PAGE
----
The Day the CSA Did Not Show Up

April 9, 2010 at 11:30 am

Rob Gardner

It could not have been easier.  I could have walked this year to the CSA pick up location, now closer than ever to the Bungalow.  I could have picked up my first red radishes of the season, some hoophouse grown bok choi, spring carrots, plus local apples kept well.  Listen, I can tell you all day why to buy into community supported agriculture.  I can tell you about my many years subscribing, but this year, I will tell you that I dropped the box.  The first CSA boxes showed up yesterday for many local families.  It did not show up for this Local Family.

Like many things in life, it came down to money.  Like a lot of local families, this Local Family has had to tighten its belt lately.  Certain financial decisions we would have taken for granted, had to be re-considered.  One of them happened to be the CSA.  Instead of paying for new food, we can continue to eat the food on hand.  Cue up the sunchoke recipes please.  Our cupboards are not bare.  We have squash, onions, green garlic, some rocket as well as lot of other foods in our various stores.  We could shop around.  We plan on hitting the last Winter Farmer’s Market of the year in Beverly.  If we missed CSA radishes, could not we get market radishes–Vera thought she’d have some this week.  Like I say, I can argue left and right the reasons to go CSA.  This year it did not fit for us.

You know, dropping the CSA box has not been the only time economics played a part in our food choices.  About six weeks ago, in a period of extreme penny pinching, I made the decision to buy the conventional eggs on sale at Caputo’s at only 99 cents.  That savings helped that week.  Not a few days after the eggs, I finally watched the complete edition of Food Inc. (saving money also meant staying in that Saturday night and watching a comped DVD).  We showed up the next day at the Logan Square Farmer’s Market.  We could use eggs.  It would cost $4 more to buy eggs than at Caputo’s.  With certain Food Inc. scenes fresh on my mind, I decided to lay out the dollars for the eggs.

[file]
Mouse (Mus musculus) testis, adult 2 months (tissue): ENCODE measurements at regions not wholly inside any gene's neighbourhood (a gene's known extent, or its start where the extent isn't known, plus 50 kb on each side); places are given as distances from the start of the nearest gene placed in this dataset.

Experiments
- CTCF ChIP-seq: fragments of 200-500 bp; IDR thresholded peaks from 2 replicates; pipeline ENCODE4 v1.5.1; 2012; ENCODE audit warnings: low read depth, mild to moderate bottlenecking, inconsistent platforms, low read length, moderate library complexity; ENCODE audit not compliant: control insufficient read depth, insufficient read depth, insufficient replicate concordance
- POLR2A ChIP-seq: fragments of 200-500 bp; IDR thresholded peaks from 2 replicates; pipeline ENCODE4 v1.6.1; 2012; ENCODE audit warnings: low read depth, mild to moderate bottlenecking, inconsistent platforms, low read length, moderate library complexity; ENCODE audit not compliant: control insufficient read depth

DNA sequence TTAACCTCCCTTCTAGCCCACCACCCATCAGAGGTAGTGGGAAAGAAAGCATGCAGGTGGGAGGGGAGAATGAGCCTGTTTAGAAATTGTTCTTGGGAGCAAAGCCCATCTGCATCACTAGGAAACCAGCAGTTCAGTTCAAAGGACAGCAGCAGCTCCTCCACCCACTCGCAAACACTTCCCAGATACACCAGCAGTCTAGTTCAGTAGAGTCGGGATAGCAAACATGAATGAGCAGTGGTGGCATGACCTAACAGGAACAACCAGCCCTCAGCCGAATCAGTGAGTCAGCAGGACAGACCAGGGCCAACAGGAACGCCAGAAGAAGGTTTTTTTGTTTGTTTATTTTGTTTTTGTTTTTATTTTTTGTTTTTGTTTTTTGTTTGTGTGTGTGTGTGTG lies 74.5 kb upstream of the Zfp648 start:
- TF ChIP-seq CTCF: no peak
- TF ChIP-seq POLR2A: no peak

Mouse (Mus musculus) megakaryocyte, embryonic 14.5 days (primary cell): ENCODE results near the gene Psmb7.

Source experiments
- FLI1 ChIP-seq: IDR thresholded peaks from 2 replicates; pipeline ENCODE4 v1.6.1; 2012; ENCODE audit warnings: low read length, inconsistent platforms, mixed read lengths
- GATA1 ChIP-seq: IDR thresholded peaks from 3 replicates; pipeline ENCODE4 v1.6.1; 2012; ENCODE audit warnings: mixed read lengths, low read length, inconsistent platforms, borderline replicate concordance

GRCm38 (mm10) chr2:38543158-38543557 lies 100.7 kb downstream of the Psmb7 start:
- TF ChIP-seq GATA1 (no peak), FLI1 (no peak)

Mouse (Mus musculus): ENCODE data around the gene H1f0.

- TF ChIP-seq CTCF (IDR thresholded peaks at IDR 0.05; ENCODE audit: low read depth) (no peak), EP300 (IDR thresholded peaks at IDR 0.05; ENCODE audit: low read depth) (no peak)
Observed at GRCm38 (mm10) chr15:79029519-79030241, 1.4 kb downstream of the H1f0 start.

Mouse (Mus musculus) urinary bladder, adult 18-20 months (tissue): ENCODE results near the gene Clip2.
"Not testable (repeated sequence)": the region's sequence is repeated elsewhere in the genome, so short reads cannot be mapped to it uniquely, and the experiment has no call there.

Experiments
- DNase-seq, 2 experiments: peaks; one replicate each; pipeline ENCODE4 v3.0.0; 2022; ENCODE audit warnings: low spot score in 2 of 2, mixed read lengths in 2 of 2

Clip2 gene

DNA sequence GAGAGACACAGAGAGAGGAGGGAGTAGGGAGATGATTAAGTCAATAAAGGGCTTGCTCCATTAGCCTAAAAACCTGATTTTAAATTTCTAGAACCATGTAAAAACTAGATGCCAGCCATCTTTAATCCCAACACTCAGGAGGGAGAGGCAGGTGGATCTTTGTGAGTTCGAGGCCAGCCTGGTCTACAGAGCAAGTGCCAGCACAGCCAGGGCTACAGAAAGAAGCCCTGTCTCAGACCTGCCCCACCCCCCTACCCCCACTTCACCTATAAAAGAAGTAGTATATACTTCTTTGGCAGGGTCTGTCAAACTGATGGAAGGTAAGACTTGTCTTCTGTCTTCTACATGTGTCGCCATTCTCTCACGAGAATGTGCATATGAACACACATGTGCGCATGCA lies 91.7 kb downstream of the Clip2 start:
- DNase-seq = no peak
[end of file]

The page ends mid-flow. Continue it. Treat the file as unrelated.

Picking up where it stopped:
I used to justify the added costs I paid for local foods by calling it my hobby.  I believe I once equated it to skiing.  Or  put it this way: you scrapbook.  I buy five dollar eggs.  A movement cannot be built by hobbyists, and  I realized we were doing this more than as an alternative to Elvis stamps.  Eat local I believed.  I argued that good food did not need to cost more.  Eliminate meals out.  Buy less snack foods.  Do not spend more.  Spend better.  That’s what happen when you go local.  Except when you are in too deep.  Can you skip the milk, butter and eggs.  No, so you shop around.  Sadly, really sadly, you find huge cost differences between the good stuff and the other stuff.  Then, you watch Food, Inc.

Fast food drives our food systems.  The drive to keep the dollar meal drives our food system.  A McDonald’s double cheeseburger still costs that dollar.  Food Inc. does an excellent job of showing what happens to keep that double cheeseburger the modest choice.  And it is these activities that make me, require me, to spend more than I want to in these hard times.  Take those cheap eggs.  They come from tenement hens, birds of squalor, popping out their daily biological imperative with little quality of life, let alone the things that will make it taste right.  They do no peck.  Hell, they can barely move.  The more we can shove in, the more dollar meals we can sell.  Hell yes, it costs more to have the right foods.  Sure, we know about the added costs, the health costs, the burdens borne by cheap foods, but at the check-out lane, it costs more.